COMMENTARY | Like most parents, I'm concerned about living in a world where powerful-- and potentially dangerous-- medications are routinely prescribed to children. Unnecessary antibiotics, antidepressants, and cold medicines for children have caused a hidden epidemic, about which organizations such as the FDA and American Academy of Pediatrics have vocally expressed concern. That's why I was glad to see evidence that prescriptions for most children's medications are on the decline. However, I was happy to see that at least one form of medication-- birth control-- is actually becoming more popular for children.
The study, published in Pediatrics, found an overall decrease of 7 percent in the number of prescriptions written for children. Prescriptions for kids' cough medicines, cold medicines, antidepressants, and antibiotics declined between 2002 and 2010, signaling a shift away from over-dependence on potentially harmful drugs. However, the authors of the study documented a staggering 93 percent increase in prescriptions for contraceptives for children. This class of medication is actually one that I would like to see more children using.
As a mom, I absolutely don't want or expect my daughter to be sexually active before she is mature enough to handle the responsibilities associated with sex-- and I don't believe that most teens are actually ready for it. However, should she reach a point during her adolescence at which she intends to be sexually active with a boy, I hope that she will know that she can come to me, and to her doctor, for effective contraception. The AAP's recent findings demonstrate that more girls (and parents) feel comfortable requesting and receiving birth control. That, to me, is a necessary evolution of responsibility among girls.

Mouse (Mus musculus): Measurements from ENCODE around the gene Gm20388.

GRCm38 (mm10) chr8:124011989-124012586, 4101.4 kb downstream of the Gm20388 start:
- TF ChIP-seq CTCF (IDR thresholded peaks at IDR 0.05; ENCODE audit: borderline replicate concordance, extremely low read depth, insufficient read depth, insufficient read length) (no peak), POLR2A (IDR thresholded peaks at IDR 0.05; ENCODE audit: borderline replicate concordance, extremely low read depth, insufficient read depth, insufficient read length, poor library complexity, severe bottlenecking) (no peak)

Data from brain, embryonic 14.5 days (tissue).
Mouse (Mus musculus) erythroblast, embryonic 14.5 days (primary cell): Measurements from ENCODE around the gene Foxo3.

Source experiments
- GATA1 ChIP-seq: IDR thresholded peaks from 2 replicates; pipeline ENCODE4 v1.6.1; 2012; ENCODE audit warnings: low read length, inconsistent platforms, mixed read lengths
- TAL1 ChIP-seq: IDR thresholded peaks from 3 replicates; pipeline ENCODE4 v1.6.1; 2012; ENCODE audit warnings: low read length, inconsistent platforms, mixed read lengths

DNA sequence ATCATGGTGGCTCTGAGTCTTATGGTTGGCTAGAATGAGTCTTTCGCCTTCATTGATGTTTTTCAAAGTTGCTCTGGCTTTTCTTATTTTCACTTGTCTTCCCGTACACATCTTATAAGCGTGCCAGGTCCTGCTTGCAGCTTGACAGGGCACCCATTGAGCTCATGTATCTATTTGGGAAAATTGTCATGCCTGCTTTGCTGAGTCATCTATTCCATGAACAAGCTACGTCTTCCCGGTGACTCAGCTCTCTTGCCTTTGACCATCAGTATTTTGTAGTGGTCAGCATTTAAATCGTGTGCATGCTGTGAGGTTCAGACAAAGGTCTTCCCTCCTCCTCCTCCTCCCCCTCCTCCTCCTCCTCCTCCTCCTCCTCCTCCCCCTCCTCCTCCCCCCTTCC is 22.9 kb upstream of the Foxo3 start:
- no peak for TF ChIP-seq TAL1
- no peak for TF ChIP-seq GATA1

Other factors could also explain the dramatic increase in birth control prescriptions for children, however. The authors of the analysis note that their findings are quite different from those previously encountered by the CDC. Since they tracked the number of prescriptions written, not the number of children taking these medications, the authors believed that girls using birth control might simply be staying on the medications longer.
It's important to note, as well, that not all girls using birth control do so because they are sexually active. Mayo Clinic notes that girls may begin menstruating as early as age eight, and that complications such as severe cramping and blood loss are not uncommon. Pediatricians may prescribe contraceptives to help deal with these and similar problems.
As a mom, I'm not eager about giving prescription medication to children, and I'm glad to see that we're prescribing fewer drugs to our children. However, I'm also very glad to know that more girls are seeking and obtaining birth control when necessary, since it means that fewer girls will experience unplanned pregnancy or abortion. While I don't support or condone sexual activity among children, I'm glad to know that those with a need for contraception are more likely than ever to have access to it.
Juniper Russo is a health advocate, freelance writer, and dedicated mom living in Chattanooga, Tenn.